New Fire of Norea excerpt: Going to the Chapel…

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I’ve felt pulled in so many directions lately, but I have not, for one moment, stopped writing this novel in my head the last few weeks. Today, I finally got to put pen to paper (literally: Pilot 7.0 gel and a yellow legal pad) and began the next chapter, in which Norea, about 10 years old in this section, will spend the day with someone who may be Satan. The following is the first excerpt I’ve released publicly in a while. I like to offer my growing audience some tantalizing insights without giving away important plot points, and this scene is perfect for that, I think. I hope you enjoy it. In this scene, you get to see Norea as a child, interacting with a friend from her neighborhood as they play a game that seems to hint at something much greater than simple play.

1993:

Slender fingers rummaged among tri-folded white briefs, poking the narrow gaps between soft cotton to explore the solid cedar beneath.

“Here it is.” Norea pulled a small silver ring from the depths of Isaac’s crowded underwear drawer. “This was Papa’s wife.”

Suzie cocked her head to one side, hands on her hips. “Who?”

Norea: “Isaac’s mom.”

Suzie: “Not your mom?”

Norea: “I don’t have a mom. Come on.”

Norea fled the bedroom giggling, leaving Isaac’s drawers open. Suzie followed and they ran to the chapel to get married.

Norea, Bill and Isaac lived in a ten-bedroom Plantation style house. At Bill’s request, a small Baptist sanctuary had been constructed alongside its eastern wall, connected by a long, narrow hallway. The chapel’s steeple barely reached the eaves of the homestead’s third floor, and the two-dozen handcrafted pews within it would barely fit one hundred fifty congregants, a far cry from the thousands who regularly visited Inspiration City’s primary fellowship hall.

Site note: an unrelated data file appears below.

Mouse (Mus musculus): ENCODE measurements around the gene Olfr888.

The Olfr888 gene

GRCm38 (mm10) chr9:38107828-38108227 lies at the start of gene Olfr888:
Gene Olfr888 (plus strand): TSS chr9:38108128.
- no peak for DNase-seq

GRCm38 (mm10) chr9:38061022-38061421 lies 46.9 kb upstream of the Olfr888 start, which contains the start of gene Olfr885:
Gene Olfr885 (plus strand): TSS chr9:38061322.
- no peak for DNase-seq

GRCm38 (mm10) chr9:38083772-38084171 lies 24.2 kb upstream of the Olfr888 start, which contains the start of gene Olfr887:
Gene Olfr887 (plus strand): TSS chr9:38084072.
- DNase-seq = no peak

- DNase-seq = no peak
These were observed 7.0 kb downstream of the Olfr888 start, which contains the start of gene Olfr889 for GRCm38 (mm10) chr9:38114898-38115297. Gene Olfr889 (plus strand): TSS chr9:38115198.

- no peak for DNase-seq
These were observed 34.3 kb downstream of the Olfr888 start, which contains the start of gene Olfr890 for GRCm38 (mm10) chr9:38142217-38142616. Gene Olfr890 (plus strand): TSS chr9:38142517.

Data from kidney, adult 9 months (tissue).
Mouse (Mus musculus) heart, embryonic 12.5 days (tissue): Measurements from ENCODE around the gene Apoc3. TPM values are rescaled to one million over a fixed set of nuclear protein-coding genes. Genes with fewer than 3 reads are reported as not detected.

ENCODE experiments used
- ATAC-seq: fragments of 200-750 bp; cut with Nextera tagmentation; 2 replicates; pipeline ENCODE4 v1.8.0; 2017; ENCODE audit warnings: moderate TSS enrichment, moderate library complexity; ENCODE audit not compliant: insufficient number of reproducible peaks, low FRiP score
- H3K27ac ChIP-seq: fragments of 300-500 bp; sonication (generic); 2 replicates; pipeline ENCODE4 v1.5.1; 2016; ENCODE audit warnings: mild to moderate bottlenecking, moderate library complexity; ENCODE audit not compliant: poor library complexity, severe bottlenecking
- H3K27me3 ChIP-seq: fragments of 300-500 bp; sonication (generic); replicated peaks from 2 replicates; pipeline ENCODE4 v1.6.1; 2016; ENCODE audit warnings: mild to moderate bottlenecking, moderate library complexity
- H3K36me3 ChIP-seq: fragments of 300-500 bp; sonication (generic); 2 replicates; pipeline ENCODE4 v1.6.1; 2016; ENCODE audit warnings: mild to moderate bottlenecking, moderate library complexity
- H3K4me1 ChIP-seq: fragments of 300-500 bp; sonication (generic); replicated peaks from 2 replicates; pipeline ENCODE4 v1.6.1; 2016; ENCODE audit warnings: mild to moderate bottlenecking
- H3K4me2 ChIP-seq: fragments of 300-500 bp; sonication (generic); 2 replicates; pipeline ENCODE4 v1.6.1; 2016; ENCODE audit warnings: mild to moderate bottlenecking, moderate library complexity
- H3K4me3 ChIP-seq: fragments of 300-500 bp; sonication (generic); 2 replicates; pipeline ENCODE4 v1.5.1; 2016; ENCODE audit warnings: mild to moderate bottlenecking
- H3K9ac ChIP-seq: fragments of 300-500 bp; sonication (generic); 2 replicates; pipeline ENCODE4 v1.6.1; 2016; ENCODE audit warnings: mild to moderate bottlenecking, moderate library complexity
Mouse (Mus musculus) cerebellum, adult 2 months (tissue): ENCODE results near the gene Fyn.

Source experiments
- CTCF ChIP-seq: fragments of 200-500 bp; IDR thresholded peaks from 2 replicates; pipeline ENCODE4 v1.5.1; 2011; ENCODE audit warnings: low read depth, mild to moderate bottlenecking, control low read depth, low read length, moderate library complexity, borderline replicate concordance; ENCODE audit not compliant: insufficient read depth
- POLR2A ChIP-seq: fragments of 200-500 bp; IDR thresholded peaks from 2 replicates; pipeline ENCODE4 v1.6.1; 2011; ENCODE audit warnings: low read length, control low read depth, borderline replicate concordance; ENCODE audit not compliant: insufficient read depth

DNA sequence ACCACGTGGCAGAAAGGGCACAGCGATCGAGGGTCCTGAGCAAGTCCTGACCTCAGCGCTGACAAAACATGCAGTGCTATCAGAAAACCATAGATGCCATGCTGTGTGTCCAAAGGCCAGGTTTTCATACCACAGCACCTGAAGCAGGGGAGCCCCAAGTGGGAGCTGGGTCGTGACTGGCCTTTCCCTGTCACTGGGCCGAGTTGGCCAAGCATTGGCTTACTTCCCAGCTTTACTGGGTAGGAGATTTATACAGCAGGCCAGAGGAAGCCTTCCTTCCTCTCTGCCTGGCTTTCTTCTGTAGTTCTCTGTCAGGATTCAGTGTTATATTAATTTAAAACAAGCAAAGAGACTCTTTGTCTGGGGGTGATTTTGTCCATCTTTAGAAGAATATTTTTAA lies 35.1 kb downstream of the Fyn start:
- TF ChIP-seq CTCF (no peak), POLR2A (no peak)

It was intimate, however, as Bill had intended. He had hoped to use it for small community services, perhaps on Saturdays and during the week, and for weddings, funerals and the like. This had never happened, however, as Isaac’s church kept the community busy every day of the week with a full schedule of social activities, while Bill’s small chapel sat forgotten, all alone behind the white-washed mansion.

Norea had been inside the church a number of times because Bill enjoyed coming here to pray. She enjoyed sitting beside him on the bright red pew cushions, her feet kicking through the air below as she studied the detailed crucifix hanging on the wall behind the altar.

She did this now as Suzie explored the chapel for the first time.